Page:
Put-on smiles

We may put on a big smile and talk endlessly about superficial things, but who knows the pain of the heart.

Guarding our heart against the critters that would try to make their way in is more important that presenting a perfect outside appearance. It’s the inside that really makes us who we are. We can make our outside beautiful but still keep the garbage inside until finally one day they flow to outside and pollute those around us. If we speak words of doubt and disrespect we add more garbage into our souls and into the souls of those around us.

The heart will be full of deceit and lies, until one day we find out how sick we really are.

Just like rebuilding an old dilapidated shed both on the inside and outside, we can rebuild our  life by checking our heart attitude and getting rid of the garbage by asking for God’s help.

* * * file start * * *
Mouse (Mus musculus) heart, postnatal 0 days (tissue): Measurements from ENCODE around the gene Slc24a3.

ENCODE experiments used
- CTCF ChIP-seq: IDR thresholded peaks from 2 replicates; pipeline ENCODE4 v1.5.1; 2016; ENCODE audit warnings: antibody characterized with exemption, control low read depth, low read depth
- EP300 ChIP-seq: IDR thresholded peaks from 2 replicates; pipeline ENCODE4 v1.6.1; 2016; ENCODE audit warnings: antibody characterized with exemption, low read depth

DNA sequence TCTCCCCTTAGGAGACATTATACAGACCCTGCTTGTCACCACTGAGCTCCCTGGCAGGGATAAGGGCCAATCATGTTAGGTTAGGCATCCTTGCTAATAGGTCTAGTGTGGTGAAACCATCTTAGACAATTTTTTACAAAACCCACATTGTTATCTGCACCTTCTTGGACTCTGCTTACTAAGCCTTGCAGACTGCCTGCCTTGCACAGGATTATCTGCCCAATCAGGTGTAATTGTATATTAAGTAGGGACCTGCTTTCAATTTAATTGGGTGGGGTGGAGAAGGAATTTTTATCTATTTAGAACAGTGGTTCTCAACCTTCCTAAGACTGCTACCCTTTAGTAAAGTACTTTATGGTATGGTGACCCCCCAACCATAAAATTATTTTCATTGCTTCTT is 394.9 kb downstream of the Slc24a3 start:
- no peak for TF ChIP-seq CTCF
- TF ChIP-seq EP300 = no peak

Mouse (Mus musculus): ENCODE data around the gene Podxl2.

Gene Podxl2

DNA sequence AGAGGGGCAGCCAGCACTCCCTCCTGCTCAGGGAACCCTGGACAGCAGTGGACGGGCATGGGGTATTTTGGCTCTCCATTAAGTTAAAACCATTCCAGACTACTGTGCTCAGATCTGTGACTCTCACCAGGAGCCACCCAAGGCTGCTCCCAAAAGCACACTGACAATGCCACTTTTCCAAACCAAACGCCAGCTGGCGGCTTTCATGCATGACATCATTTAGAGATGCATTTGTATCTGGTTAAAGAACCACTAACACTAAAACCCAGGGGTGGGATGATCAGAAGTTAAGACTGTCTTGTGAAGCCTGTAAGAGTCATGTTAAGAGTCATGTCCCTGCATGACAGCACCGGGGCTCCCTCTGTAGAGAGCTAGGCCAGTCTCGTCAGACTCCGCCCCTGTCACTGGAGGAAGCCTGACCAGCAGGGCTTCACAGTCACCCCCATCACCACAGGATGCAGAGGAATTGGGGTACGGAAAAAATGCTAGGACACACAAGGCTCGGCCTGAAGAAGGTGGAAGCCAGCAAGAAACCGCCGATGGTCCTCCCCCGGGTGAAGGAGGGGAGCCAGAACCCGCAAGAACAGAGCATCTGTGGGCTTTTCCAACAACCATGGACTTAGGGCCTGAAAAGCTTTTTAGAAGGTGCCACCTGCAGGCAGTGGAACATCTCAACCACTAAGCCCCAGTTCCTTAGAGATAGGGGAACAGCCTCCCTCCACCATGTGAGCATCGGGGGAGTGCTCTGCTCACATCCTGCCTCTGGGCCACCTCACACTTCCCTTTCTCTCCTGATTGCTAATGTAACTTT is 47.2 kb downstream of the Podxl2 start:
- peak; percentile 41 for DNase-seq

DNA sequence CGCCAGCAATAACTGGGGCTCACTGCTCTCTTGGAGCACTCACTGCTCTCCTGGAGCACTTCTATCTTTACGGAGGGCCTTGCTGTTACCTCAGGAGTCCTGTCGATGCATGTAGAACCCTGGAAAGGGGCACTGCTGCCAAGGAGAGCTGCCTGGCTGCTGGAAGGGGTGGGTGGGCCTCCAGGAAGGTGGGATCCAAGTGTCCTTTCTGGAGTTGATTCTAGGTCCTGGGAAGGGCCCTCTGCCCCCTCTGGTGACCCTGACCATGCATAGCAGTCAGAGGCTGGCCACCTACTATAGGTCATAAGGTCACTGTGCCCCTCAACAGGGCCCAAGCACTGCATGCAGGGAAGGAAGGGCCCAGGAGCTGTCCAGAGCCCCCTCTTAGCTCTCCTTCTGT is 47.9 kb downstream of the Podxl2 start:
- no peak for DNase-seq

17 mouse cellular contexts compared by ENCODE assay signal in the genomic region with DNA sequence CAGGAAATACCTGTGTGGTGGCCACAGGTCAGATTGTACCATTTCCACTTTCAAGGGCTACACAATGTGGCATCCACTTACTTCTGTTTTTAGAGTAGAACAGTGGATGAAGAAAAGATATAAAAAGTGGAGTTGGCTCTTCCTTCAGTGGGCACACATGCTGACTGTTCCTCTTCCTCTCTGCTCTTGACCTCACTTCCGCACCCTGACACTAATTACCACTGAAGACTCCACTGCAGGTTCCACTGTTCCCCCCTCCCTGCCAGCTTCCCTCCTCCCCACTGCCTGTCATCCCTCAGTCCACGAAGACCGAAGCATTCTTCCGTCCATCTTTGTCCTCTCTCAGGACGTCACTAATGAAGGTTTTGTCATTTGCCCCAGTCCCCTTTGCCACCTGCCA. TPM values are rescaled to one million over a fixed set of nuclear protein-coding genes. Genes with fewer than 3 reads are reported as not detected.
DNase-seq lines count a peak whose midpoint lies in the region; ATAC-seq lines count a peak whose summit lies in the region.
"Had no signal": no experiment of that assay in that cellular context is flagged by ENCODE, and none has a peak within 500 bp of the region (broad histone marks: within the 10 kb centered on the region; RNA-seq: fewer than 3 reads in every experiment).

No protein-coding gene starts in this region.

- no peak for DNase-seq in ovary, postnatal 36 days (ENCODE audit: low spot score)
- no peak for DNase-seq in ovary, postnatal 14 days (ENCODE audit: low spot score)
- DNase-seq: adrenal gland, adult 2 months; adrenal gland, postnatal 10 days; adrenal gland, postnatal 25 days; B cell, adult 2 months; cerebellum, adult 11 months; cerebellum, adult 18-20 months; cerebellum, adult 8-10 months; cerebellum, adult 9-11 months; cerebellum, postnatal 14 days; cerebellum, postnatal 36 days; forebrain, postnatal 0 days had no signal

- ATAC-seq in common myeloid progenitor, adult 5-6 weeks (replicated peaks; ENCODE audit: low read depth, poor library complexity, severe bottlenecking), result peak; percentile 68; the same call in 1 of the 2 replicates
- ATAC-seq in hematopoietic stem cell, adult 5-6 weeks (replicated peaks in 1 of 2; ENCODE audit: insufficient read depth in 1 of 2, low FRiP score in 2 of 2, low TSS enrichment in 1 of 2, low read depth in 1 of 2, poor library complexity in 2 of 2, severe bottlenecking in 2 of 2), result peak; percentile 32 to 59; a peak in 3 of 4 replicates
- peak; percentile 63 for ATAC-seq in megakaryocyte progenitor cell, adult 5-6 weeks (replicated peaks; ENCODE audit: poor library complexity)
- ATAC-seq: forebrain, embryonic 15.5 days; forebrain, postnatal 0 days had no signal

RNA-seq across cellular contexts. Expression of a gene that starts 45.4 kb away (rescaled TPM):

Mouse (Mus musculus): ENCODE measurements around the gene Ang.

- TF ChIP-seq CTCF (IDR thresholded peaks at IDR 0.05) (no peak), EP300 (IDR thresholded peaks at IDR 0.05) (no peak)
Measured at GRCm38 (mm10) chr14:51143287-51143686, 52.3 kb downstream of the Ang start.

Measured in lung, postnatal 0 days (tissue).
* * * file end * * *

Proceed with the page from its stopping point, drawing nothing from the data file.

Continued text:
Create in me a pure heart, O God, and renew a steadfast spirit within me.” (Psalm 51:10)

Don’t let the negative circumstances and storms of life get you down, but build a strong spirit in you. Get rid of the critters that sneak in and clean the inner spirit through the Word and prayer. Sometimes it means getting your hands dirty to clean up the mess. Find the support you need and commit to the process. It may take time but God is there all through it.

It had taken years for the floors and walls to rot inside this shed, and one day it would have rotted away and collapsed. Same thing if we don’t do a cleanup and tune-up of our heart and continue feeding it the wrong physical and spiritual food, it will collapse.

Lake View
Lake View
Resting Place
Resting Place

Let’s get rid of the old dilapidated junk, clean up, restore and rebuild our lives on a solid foundation. God makes it all beautiful.